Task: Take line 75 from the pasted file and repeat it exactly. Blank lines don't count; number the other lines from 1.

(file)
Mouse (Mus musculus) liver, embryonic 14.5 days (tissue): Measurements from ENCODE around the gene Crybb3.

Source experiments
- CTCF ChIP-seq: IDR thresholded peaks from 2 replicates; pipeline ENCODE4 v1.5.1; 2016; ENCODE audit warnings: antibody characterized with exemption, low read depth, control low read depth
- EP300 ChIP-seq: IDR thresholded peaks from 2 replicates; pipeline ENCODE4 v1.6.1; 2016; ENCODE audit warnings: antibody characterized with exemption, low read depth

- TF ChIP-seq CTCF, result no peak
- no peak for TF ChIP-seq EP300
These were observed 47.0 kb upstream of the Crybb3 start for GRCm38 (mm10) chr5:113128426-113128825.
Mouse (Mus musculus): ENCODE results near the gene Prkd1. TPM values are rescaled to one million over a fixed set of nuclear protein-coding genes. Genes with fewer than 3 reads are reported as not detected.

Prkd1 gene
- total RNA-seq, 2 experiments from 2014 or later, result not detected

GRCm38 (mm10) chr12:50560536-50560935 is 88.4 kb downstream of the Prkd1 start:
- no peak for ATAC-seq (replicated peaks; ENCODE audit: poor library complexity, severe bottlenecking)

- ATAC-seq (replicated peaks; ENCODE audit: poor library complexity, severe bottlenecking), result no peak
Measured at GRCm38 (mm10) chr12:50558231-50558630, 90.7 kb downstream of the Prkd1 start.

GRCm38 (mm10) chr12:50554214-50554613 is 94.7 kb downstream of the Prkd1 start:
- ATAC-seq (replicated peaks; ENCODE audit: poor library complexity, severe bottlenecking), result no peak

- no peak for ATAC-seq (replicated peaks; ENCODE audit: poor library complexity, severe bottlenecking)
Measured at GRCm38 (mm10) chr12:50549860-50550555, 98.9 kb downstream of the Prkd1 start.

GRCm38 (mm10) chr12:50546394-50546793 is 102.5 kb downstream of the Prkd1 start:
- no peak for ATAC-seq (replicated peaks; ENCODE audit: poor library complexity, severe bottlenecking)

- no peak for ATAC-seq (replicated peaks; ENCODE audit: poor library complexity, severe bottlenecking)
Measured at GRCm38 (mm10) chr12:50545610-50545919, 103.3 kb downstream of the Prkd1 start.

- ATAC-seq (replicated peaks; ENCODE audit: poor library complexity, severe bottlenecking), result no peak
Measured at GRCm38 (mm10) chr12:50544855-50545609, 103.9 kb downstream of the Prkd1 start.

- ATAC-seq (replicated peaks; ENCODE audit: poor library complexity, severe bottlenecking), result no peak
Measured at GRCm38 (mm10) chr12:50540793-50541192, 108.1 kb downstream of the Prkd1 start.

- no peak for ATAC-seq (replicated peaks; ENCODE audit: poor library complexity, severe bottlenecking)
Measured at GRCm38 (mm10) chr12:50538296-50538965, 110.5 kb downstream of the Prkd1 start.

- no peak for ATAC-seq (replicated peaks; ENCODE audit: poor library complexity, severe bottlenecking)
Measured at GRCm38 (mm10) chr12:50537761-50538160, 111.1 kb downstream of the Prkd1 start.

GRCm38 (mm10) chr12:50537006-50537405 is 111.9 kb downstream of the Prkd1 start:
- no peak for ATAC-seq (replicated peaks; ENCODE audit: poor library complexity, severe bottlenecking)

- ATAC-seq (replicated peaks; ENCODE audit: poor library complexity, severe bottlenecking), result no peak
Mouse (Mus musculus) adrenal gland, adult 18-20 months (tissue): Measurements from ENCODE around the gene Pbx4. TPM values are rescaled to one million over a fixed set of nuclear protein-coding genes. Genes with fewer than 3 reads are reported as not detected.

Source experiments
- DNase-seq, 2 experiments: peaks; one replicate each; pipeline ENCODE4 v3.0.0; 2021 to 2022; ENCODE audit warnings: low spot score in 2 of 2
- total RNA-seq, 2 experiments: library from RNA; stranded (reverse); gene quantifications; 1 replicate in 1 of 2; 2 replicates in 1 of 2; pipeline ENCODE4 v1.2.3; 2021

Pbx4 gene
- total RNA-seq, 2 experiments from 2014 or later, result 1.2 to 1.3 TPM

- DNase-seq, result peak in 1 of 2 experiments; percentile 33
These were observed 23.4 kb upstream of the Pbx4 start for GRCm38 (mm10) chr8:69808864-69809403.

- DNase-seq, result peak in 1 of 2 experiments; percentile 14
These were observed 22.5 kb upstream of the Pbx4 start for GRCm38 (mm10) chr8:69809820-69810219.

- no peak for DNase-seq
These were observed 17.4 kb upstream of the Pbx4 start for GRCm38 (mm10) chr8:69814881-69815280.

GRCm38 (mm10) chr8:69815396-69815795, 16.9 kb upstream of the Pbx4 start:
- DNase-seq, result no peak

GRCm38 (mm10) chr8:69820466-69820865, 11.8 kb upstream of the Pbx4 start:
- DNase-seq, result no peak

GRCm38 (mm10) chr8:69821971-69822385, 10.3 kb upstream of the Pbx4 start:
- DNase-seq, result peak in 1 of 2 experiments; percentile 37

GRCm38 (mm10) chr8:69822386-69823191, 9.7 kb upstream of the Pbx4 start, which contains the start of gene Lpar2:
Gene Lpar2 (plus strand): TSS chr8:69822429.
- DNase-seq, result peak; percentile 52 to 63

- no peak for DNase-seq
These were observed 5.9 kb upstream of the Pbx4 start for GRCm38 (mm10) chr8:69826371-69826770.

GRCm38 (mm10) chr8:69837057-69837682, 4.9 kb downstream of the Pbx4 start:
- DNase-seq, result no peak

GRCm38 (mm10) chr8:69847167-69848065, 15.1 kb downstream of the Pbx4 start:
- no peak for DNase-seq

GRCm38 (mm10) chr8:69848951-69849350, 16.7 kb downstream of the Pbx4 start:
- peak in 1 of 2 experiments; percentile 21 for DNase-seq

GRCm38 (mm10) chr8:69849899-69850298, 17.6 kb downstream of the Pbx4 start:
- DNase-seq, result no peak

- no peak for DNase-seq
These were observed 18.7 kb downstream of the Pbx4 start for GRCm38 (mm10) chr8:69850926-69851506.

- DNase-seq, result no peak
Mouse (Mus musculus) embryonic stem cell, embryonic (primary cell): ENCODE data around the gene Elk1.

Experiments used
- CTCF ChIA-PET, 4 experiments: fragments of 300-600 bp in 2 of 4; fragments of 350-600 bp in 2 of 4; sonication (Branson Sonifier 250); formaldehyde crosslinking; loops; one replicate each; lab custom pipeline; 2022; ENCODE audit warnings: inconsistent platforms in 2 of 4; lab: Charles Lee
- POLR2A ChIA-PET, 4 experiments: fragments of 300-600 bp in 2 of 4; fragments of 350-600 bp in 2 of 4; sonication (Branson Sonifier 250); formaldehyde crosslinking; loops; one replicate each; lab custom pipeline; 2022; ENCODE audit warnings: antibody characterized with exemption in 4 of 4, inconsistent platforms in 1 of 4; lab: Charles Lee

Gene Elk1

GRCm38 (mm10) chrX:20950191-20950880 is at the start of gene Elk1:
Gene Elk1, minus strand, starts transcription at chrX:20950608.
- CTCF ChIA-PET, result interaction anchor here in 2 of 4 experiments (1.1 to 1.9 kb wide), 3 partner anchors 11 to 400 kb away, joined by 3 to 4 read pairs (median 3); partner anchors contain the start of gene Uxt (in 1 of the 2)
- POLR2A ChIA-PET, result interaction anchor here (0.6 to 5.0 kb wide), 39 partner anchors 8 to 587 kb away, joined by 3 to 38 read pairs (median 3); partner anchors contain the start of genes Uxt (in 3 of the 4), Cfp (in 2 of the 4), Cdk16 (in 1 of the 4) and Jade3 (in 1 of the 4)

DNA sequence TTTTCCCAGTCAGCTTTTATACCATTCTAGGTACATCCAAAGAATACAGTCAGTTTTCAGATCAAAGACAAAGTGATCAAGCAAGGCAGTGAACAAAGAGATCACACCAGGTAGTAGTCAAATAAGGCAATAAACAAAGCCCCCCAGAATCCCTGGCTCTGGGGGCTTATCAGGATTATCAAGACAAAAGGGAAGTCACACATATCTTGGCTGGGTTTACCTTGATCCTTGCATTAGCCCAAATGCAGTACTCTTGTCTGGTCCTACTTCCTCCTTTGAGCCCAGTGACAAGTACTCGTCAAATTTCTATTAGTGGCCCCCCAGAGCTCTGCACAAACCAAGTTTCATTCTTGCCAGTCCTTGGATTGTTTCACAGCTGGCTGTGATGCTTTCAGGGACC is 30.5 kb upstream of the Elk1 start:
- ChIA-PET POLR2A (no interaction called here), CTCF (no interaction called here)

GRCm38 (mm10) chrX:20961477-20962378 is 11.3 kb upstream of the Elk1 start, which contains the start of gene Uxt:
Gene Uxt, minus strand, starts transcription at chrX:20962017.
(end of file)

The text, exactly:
- CTCF ChIA-PET, result interaction anchor here in 2 of 4 experiments (1.1 to 1.9 kb wide), 3 partner anchors 11 to 400 kb away, joined by 3 to 4 read pairs (median 3); partner anchors contain the start of gene Uxt (in 1 of the 2)